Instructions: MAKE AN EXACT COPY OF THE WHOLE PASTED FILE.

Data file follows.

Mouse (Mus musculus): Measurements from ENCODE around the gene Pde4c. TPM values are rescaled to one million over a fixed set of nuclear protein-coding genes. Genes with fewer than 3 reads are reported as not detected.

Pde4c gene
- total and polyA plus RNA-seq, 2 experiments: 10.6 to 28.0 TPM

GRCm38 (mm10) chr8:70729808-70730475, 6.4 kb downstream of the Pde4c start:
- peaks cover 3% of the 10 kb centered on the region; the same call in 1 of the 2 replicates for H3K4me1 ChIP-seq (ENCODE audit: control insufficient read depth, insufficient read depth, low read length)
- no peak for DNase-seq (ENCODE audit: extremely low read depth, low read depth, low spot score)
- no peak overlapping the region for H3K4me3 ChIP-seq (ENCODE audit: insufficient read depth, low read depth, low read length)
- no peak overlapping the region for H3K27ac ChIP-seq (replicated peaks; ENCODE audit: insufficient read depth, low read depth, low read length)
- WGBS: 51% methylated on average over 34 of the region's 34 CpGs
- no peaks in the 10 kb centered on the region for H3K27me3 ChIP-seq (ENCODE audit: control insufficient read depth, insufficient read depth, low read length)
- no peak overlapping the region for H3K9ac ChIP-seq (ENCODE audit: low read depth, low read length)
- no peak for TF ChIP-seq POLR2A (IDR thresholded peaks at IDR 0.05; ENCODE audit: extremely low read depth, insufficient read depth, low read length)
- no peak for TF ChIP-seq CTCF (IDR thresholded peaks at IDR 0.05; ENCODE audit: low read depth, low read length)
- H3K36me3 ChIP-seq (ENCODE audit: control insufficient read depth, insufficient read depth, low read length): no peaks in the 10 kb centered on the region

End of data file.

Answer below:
Mouse (Mus musculus): Measurements from ENCODE around the gene Pde4c. TPM values are rescaled to one million over a fixed set of nuclear protein-coding genes. Genes with fewer than 3 reads are reported as not detected.

Pde4c gene
- total and polyA plus RNA-seq, 2 experiments: 10.6 to 28.0 TPM

GRCm38 (mm10) chr8:70729808-70730475, 6.4 kb downstream of the Pde4c start:
- peaks cover 3% of the 10 kb centered on the region; the same call in 1 of the 2 replicates for H3K4me1 ChIP-seq (ENCODE audit: control insufficient read depth, insufficient read depth, low read length)
- no peak for DNase-seq (ENCODE audit: extremely low read depth, low read depth, low spot score)
- no peak overlapping the region for H3K4me3 ChIP-seq (ENCODE audit: insufficient read depth, low read depth, low read length)
- no peak overlapping the region for H3K27ac ChIP-seq (replicated peaks; ENCODE audit: insufficient read depth, low read depth, low read length)
- WGBS: 51% methylated on average over 34 of the region's 34 CpGs
- no peaks in the 10 kb centered on the region for H3K27me3 ChIP-seq (ENCODE audit: control insufficient read depth, insufficient read depth, low read length)
- no peak overlapping the region for H3K9ac ChIP-seq (ENCODE audit: low read depth, low read length)
- no peak for TF ChIP-seq POLR2A (IDR thresholded peaks at IDR 0.05; ENCODE audit: extremely low read depth, insufficient read depth, low read length)
- no peak for TF ChIP-seq CTCF (IDR thresholded peaks at IDR 0.05; ENCODE audit: low read depth, low read length)
- H3K36me3 ChIP-seq (ENCODE audit: control insufficient read depth, insufficient read depth, low read length): no peaks in the 10 kb centered on the region